Washington (CNSNews.com) - President Barack Obama called for entitlement reform as the only way to attain fiscal stability among rising debt and deficits, in a speech at Georgetown University on Tuesday. But as a caveat, he said health care reform across the board must come first.
“This structural gap in our budget, between the amount of money coming in and the amount going out, will only get worse as baby boomers age, and will in fact lead us down an unsustainable path,” Obama said to the crowd of about 200 people mostly college students, in a sweeping talk about the economy and his administration’s plans to help the country out of the recession.
“Along with defense and interest on the national debt, the biggest costs in our budget are entitlement programs like Medicare, Medicaid, and Social Security that get more and more expensive every year,” Obama said. “So if we want to get serious about fiscal discipline – and I do – then we are going to not only have to trim waste out of our discretionary budget, a process we have already begun – but we will also have to get serious about entitlement reform.”
According to the non-partisan Government Accountability Office, the federal government faces a $53-trillion shortfall to cover the costs of promised benefits in its entitlement programs. Simply, despite the revenue the government currently gets through taxes, it still needs $53 trillion to cover all the people and obligations promised under Medicare, Medicaid, Social Security, the Veterans Administration, and some other smaller programs.
Obama said he expects Congress will deliver a health care reform bill for his signature this year.
“Nothing will be more important to this goal than passing health care reform that brings down costs across the system, including in Medicare and Medicaid. Make no mistake: health care reform is entitlement reform,” Obama said. “Once we tackle rising health care costs, we must also work to put Social Security on firmer footing.”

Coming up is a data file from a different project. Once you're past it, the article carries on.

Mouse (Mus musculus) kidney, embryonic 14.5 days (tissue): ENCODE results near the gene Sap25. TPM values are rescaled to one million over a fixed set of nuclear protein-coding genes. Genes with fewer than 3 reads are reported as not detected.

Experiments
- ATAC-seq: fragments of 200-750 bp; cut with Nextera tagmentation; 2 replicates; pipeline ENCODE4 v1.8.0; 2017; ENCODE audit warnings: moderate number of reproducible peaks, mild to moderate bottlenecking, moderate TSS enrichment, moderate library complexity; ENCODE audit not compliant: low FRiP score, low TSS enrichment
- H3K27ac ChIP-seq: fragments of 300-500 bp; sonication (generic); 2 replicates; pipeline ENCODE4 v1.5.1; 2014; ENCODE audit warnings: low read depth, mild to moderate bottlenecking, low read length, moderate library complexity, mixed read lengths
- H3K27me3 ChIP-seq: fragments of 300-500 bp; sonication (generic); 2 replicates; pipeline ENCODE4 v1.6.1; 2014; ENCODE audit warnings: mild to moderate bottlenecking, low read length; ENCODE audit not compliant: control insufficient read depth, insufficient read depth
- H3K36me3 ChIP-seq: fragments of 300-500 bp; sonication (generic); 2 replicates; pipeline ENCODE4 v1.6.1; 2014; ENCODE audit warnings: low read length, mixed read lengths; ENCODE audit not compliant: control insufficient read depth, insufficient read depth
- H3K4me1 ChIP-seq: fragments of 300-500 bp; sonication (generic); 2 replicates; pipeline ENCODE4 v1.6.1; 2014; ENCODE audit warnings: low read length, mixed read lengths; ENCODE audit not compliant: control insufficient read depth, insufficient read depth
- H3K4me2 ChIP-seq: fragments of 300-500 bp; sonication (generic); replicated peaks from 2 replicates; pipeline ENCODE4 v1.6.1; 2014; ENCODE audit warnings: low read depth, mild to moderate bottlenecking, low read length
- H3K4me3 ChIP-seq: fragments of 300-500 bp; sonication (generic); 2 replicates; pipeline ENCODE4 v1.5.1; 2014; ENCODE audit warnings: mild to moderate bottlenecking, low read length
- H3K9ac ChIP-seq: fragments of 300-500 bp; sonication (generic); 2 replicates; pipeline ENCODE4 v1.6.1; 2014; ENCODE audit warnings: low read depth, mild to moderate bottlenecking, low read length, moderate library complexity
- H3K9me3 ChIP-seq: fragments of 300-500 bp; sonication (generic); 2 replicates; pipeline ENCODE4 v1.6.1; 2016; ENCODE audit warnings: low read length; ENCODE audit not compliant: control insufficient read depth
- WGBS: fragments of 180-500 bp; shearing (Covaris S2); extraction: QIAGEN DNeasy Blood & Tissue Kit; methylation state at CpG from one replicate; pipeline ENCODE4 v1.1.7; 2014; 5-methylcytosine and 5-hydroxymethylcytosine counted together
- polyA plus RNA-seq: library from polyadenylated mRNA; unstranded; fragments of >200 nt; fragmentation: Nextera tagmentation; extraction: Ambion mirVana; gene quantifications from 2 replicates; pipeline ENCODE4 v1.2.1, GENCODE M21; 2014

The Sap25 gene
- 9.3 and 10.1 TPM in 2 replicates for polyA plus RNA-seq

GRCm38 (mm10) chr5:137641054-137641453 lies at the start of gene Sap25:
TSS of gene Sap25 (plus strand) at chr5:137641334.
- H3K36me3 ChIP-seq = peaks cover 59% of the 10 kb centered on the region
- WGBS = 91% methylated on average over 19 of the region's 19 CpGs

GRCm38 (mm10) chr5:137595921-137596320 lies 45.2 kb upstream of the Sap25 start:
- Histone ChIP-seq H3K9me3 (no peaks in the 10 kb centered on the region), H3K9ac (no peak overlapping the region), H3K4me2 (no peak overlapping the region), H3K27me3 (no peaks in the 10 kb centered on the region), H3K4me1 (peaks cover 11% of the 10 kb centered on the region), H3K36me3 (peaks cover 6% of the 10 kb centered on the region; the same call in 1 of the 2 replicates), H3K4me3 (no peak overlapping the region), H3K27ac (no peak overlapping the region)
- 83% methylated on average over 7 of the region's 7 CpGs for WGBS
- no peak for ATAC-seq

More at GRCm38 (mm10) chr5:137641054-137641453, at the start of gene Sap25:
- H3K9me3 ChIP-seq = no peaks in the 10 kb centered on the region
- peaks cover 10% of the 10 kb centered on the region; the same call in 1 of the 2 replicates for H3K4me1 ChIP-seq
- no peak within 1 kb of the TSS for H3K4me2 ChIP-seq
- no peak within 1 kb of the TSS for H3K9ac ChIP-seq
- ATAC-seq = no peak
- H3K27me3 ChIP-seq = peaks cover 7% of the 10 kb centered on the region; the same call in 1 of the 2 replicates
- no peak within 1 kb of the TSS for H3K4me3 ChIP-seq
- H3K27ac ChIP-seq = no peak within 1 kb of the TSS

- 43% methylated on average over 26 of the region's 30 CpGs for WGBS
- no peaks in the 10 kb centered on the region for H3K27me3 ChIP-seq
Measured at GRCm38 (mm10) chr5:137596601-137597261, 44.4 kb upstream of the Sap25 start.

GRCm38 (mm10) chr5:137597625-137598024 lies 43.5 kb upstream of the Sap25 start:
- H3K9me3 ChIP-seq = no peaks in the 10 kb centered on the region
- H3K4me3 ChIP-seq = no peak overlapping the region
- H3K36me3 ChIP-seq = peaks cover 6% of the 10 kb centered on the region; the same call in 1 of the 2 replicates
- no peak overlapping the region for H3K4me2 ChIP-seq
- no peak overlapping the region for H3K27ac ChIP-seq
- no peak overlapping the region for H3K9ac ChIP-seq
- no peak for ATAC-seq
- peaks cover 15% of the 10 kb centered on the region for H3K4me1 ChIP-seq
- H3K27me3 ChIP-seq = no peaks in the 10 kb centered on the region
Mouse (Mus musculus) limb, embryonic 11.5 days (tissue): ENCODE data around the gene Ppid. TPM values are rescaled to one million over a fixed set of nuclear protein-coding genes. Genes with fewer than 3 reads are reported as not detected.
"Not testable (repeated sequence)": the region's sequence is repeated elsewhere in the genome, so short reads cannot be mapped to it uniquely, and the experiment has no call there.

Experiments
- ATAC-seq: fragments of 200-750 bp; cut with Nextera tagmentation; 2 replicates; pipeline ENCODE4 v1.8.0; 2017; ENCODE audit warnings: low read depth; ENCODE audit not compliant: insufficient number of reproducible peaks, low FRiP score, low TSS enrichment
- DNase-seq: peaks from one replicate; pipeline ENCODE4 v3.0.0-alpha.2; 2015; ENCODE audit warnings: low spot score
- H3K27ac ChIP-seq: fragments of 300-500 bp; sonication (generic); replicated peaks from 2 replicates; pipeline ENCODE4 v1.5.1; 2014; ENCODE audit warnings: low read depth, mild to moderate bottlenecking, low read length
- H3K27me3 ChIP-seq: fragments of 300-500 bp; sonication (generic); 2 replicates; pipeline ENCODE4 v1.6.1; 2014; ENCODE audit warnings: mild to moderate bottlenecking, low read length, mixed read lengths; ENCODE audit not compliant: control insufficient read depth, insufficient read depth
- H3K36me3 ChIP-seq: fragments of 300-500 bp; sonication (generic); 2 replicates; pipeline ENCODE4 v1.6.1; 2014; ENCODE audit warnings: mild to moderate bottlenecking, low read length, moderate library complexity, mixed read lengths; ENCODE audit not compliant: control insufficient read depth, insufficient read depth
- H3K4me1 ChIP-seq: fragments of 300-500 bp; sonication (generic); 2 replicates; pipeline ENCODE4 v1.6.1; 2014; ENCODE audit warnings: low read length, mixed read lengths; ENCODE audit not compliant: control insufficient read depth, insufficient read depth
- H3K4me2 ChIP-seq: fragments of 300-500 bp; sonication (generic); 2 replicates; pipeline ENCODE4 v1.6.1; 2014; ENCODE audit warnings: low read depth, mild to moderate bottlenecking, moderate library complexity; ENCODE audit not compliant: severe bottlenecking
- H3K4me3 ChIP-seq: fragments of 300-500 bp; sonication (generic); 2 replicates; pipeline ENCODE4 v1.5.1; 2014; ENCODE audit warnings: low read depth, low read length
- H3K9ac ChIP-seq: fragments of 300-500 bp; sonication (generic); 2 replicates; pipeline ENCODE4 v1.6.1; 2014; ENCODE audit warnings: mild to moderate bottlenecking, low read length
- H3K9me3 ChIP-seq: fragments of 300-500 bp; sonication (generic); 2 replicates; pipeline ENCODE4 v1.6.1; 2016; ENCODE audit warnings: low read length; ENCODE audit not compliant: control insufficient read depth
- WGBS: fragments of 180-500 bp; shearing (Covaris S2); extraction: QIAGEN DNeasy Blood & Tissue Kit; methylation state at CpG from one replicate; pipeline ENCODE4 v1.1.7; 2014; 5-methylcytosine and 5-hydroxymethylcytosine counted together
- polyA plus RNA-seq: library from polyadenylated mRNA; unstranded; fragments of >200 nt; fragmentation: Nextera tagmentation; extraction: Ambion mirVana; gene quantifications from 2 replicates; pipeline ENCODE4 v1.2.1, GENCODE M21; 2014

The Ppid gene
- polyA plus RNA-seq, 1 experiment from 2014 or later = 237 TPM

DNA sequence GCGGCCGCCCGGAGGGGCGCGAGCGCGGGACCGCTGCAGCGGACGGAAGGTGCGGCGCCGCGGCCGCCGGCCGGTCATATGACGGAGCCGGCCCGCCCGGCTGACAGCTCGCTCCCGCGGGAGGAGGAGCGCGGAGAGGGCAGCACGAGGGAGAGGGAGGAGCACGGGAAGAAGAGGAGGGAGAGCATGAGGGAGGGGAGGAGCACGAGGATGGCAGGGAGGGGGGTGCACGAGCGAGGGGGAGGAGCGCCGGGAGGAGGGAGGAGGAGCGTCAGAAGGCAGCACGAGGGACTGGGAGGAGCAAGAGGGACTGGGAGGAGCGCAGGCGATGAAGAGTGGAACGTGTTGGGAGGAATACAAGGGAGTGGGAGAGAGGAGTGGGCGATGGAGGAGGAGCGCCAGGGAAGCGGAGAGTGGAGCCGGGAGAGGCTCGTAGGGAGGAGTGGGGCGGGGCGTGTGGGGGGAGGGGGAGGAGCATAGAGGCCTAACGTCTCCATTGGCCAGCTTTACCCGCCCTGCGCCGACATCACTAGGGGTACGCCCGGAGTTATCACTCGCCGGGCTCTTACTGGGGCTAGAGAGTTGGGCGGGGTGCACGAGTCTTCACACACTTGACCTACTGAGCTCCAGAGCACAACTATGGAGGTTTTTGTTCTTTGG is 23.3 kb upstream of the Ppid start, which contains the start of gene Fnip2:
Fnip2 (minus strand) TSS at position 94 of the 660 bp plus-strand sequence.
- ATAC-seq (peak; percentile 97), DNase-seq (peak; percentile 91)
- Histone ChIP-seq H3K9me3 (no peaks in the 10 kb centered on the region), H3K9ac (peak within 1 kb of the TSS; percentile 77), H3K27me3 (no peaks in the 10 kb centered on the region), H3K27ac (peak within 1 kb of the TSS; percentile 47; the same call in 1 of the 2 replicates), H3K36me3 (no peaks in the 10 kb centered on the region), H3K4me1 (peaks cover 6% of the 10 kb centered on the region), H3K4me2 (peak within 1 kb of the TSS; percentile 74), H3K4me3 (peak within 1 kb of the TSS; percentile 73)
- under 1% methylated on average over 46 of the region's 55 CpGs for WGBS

“It is time for both parties to come together and find a way to keep the promise of a sound retirement for future generations,” said the president. “And we should restore a sense of fairness and balance to our tax code by shutting down corporate loopholes and ensuring that everyone pays what they owe.”
On other matters, Obama said he had some disagreements with the increasingly unpopular $700-billion bailout for the financial industry, but supported the concept while calling for changes. He added that he would not nationalize the banks.
In anther policy statement, he declared that by 2020 the United States will lead the world in the percentage of college graduates, prompting thunderous cheers from the audience. Gaining even more applause from the college crowd was his pledge to impose a carbon cap-and-trade system.
A cap-and-trade program essentially creates a tax where none exists. Industries would be forced to pay for every ton of emissions they release – and those who pollute more could purchase “carbon credits” from businesses that pollute less.
Obama says such a program will give Americans incentives “to use their ingenuity to develop economically effective solutions to climate change.” But businesses warn the higher costs would be passed on to consumers.
Speaking for about 45 minutes, the president seemed to keep his eyes fixed on the teleprompter screens to his left and right but still deviated slightly from the prepared text.
Regarding health care costs, Obama already succeeded in signing the $787-billion stimulus package that includes more than $1 billion to digitize medical records on a centrally linked system for every American by 2014 and establish a comparative effectiveness council to determine what treatments are most effective, both cost-wise and health-wise.